Remembrance Day through the years
Red poppy, influenced by In Flanders Field, dates back to 1920
It began as a visceral response to the terrible death toll of the First World War, but for Canadians, Remembrance Day has evolved into a tribute to all military dead and a celebration of the Canadian Forces in general.
The victory of 1918 came at a heavy cost. From a population of about 7.8 million, Canada had put about 620,000 men and women into uniform during the war. Almost 10 per cent were lost.
"With some 60,000 Canadians killed, the war produced a profound sense of loss in a country whose greatest military tragedy to date had been 267 dead in the South African War of 1899-1902," the Veterans Affairs Department says.
In 1919, there were calls for some sort of commemoration to mourn the dead and pay tribute to the hundreds of thousands who fought.
That year, King George V urged that people observe two minutes of silence at 11 a.m. local time across the Commonwealth and Empire.
It was first called Armistice Day, recalling the ceasefire agreement of Nov. 11, 1918, that silenced the guns after more than four years of carnage.
In Canada, from 1921 to 1930, Armistice Day was observed on the Monday of the week in which Nov. 11 fell. But that Monday was also Thanksgiving and many veterans were upset at the combination of a solemn commemoration and a harvest celebration.
As memorials and cenotaphs were built in cities, towns and villages across the country, many gathered there for Nov. 11 commemorations, holiday or not.
At its founding convention in Winnipeg, the Canadian Legion passed a resolution affirming that Armistice Day should be Nov. 11 and began lobbying Parliament to enshrine the date in law.
In 1931, a British Columbia MP, Alan Neill, introduced a bill to fix the date as Nov. 11 and rename it Remembrance Day. Also that year, the observance of Thanksgiving was moved to a Monday in October, and in 1957 the date was fixed to the second Monday of the month.
Poppy popularity spurred by American woman
Remembrance Day is a statutory holiday for the Canadian federal government as well as in British Columbia, Alberta, Saskatchewan, New Brunswick, Prince Edward Island, Newfoundland and Labrador, Yukon, Northwest Territories and Nunavut.
New Democrat MP Dan Harris has a private member's bill before the House of Commons which would make Remembrance Day a national statutory holiday. The bill received second reading, or approval in principle, on Wednesday.
The red poppy, the ubiquitous symbol of remembrance which blossoms on Canadian lapels every November, was forever linked to the First World War and its casualties through John McCrae's poem, In Flanders Fields.
But its use was first championed by an American woman, Moina Michael who was entranced by McCrae's poem and led a successful campaign to have the American Legion adopt the poppy as an official symbol of remembrance in 1920. It soon spread to France and by the following year it had also been adopted in Canada, Britain and Australia.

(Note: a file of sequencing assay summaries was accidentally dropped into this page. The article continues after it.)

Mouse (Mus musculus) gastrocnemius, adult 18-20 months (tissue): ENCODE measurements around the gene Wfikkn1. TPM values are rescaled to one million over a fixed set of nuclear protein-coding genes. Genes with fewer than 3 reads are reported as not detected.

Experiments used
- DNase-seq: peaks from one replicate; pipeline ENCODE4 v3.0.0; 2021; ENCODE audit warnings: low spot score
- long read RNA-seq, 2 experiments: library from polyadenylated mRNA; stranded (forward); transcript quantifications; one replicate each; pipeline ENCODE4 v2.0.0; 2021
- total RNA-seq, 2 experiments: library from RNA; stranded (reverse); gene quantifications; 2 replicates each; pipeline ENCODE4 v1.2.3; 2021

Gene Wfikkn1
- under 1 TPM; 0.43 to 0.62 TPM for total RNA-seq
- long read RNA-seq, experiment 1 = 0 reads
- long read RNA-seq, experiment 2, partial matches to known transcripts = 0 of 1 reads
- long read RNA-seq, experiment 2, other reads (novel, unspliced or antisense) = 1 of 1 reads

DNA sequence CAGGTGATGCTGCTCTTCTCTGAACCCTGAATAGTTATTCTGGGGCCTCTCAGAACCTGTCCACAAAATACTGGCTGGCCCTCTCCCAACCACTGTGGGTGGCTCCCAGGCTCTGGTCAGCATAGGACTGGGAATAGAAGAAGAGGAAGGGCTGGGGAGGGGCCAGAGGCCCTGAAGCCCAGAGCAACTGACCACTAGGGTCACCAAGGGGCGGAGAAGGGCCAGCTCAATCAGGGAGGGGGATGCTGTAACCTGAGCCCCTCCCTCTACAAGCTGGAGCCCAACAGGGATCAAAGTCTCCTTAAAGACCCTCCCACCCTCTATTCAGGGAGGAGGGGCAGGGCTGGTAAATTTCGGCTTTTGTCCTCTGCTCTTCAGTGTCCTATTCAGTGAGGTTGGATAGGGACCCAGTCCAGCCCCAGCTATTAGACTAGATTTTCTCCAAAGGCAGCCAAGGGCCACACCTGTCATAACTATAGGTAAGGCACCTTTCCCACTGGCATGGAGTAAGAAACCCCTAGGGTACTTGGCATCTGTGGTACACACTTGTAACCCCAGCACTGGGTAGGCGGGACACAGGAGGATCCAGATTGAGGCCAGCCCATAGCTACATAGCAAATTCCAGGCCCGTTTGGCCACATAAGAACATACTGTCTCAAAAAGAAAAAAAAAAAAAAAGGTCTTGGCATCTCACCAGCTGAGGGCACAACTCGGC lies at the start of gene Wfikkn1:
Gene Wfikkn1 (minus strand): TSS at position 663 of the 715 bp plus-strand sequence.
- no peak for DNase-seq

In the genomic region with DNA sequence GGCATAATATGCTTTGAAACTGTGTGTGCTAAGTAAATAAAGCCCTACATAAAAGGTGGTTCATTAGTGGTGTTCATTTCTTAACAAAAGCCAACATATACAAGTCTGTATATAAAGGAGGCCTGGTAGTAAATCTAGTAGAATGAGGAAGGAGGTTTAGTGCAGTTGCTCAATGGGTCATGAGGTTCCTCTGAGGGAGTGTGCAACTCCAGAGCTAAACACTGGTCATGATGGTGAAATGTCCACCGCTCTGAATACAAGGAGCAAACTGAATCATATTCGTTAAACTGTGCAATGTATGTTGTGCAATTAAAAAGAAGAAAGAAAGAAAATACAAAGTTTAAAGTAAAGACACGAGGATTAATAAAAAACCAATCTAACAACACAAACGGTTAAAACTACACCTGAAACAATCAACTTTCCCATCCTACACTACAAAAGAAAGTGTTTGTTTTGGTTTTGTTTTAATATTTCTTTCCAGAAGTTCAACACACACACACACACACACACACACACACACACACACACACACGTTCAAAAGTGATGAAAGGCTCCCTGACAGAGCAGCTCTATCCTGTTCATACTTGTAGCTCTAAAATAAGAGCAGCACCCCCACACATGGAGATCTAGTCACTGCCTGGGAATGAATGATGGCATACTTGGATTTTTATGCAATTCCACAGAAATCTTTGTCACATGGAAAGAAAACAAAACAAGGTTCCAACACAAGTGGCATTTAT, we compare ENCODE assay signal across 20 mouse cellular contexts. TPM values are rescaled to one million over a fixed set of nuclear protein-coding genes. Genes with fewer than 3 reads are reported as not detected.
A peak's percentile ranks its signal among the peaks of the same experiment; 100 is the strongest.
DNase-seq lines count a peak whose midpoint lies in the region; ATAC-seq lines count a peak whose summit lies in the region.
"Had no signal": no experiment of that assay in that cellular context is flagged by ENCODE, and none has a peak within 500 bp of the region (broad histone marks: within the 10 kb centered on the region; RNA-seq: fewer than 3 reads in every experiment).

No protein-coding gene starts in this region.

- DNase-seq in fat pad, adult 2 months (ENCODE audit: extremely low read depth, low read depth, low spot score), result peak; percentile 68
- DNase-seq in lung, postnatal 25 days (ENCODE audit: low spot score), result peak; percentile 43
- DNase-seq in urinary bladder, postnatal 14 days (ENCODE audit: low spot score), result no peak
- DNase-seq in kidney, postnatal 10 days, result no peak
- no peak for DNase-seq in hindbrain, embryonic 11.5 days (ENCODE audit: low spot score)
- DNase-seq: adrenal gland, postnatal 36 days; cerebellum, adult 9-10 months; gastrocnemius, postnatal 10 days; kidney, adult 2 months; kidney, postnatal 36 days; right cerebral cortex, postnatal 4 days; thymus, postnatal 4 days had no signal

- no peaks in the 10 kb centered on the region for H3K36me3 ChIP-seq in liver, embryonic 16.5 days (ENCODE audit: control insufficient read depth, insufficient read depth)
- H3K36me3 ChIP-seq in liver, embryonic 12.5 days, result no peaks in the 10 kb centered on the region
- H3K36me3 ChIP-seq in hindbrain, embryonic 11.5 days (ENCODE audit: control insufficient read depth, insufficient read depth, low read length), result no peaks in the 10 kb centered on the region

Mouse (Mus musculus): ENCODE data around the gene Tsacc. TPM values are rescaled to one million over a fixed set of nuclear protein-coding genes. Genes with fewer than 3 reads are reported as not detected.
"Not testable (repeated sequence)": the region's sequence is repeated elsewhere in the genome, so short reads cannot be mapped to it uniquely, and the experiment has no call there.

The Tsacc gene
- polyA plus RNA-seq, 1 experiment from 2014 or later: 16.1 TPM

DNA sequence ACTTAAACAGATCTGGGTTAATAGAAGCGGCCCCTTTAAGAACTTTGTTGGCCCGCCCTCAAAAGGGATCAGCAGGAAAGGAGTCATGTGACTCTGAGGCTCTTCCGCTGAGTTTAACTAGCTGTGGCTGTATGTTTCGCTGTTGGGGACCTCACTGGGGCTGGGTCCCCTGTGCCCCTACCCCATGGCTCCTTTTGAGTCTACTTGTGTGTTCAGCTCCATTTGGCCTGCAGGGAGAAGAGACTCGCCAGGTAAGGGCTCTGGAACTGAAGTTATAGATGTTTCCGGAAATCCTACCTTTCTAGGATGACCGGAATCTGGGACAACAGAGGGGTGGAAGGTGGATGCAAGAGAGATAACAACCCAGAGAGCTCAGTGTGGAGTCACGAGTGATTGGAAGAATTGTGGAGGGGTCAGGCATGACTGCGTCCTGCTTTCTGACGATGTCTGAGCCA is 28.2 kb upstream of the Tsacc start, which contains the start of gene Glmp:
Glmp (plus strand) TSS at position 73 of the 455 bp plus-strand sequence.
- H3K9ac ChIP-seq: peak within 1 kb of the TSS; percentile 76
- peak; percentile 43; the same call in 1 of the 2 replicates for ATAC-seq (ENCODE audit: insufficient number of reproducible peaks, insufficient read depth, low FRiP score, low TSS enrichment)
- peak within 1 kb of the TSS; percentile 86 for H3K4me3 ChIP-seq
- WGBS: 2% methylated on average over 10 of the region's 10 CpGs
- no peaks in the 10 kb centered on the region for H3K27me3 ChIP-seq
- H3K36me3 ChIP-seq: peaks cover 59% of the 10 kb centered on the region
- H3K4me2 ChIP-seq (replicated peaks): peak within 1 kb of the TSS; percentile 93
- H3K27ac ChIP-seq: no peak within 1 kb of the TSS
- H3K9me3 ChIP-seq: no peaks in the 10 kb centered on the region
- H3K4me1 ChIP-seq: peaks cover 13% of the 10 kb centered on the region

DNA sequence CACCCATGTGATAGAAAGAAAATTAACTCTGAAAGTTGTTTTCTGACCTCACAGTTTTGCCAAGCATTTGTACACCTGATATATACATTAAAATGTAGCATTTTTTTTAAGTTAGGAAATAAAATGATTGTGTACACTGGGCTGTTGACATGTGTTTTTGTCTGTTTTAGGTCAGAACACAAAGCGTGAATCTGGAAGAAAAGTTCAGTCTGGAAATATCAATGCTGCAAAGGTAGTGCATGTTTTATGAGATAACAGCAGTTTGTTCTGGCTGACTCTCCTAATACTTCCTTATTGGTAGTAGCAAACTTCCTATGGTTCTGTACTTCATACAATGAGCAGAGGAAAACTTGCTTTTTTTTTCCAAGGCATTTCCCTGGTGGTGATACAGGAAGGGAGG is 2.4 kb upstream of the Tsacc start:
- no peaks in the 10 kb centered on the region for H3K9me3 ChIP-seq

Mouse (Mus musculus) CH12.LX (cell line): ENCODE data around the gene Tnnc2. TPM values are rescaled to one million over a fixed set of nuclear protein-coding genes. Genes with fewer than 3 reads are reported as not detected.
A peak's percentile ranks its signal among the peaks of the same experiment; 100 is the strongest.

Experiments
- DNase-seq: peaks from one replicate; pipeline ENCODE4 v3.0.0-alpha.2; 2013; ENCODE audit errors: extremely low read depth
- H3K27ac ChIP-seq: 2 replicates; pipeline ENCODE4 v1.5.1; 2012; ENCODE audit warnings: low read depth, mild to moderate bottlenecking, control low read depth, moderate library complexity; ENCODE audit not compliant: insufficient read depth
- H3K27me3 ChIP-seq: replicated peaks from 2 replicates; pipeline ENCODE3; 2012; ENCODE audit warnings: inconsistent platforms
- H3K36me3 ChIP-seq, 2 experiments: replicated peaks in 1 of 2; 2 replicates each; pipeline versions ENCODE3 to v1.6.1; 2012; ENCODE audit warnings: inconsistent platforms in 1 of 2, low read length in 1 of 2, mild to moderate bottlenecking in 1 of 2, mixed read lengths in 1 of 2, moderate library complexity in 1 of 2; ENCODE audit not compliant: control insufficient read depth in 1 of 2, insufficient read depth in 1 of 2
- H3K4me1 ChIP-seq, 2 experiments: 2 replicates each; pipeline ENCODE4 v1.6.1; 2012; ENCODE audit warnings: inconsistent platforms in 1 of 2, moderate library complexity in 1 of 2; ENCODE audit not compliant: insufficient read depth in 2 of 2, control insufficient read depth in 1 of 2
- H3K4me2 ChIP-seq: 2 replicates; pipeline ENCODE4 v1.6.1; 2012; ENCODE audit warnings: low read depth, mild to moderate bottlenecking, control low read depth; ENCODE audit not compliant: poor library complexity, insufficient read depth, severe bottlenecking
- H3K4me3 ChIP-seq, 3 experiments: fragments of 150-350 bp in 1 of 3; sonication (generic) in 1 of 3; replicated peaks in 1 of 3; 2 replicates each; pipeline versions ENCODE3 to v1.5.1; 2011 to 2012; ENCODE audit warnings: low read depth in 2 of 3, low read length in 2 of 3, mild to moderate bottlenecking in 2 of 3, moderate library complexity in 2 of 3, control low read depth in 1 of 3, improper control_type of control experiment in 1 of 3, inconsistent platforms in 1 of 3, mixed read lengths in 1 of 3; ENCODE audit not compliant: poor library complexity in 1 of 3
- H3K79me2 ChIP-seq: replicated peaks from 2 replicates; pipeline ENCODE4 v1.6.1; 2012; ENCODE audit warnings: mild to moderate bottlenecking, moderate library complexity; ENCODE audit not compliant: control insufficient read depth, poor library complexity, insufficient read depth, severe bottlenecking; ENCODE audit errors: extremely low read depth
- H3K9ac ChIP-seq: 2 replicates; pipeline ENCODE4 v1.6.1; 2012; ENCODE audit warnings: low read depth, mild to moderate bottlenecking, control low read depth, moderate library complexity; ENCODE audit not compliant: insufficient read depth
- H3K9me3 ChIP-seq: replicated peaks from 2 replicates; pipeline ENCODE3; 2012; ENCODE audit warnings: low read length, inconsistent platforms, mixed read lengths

After its formation in 1925, the Canadian Legion, which became the Royal Canadian Legion in 1959, ran the annual poppy campaign.
In 1939, the towering National War Memorial in Ottawa was officially opened by King George VI. The cenotaph to commemorate the dead of the First World War was unveiled just months before the outbreak of the Second World War.
It now bears the dates of both those wars, as well as the Korean War. The Conservative government has said it wants to add the dates of the Afghanistan War as well.
Tomb of the Unknown Soldier added in 2000
In May 2000, the bronze and granite Tomb of the Unknown Soldier was added to the foot of the memorial. The remains of an unidentified Canadian were taken from a military cemetery near Vimy Ridge in France and re-interred in the tomb in a solemn service.
The centrepiece of Remembrance Day now is the main service held at the national memorial in Ottawa. The televised ceremony includes the Governor General and the prime minister, as well as the Silver Cross mother. She is selected by the Legion each year to represent all parents mourning the loss of a child in uniform.
Crowds at the service can run into the thousands and the ceremony has become as much a tribute to those in uniform as it is to their dead. As the ranks of Second World War vets dwindle — the youngest are approaching 90 — men and women from decades of peacekeeping missions and Afghanistan step up.
The war memorial came into sharp focus last month when a ceremonial guard at the Tomb was shot and killed by an assailant who attacked Parliament moments later.
In the aftermath, hundreds of people went to pay their respects to the murdered soldier and left the Tomb piled with bouquets, poppies, photos, poems and mementos, including a can of beer.